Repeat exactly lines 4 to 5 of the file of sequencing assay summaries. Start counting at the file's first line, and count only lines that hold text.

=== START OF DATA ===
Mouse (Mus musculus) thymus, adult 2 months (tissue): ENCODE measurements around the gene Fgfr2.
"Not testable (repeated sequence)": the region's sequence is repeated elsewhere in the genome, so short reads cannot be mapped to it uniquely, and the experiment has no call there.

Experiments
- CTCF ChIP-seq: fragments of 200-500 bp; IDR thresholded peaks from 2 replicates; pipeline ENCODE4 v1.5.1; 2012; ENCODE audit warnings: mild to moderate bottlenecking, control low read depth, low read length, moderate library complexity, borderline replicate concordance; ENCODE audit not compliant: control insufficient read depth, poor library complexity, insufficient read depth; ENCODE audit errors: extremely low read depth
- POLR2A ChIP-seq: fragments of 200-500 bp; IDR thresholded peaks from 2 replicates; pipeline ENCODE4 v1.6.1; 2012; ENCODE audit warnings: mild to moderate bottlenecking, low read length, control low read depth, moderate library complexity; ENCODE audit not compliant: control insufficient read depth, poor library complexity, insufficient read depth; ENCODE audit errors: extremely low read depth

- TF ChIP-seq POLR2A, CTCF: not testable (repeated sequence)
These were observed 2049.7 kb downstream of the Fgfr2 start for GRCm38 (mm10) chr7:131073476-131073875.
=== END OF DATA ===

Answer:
- CTCF ChIP-seq: fragments of 200-500 bp; IDR thresholded peaks from 2 replicates; pipeline ENCODE4 v1.5.1; 2012; ENCODE audit warnings: mild to moderate bottlenecking, control low read depth, low read length, moderate library complexity, borderline replicate concordance; ENCODE audit not compliant: control insufficient read depth, poor library complexity, insufficient read depth; ENCODE audit errors: extremely low read depth
- POLR2A ChIP-seq: fragments of 200-500 bp; IDR thresholded peaks from 2 replicates; pipeline ENCODE4 v1.6.1; 2012; ENCODE audit warnings: mild to moderate bottlenecking, low read length, control low read depth, moderate library complexity; ENCODE audit not compliant: control insufficient read depth, poor library complexity, insufficient read depth; ENCODE audit errors: extremely low read depth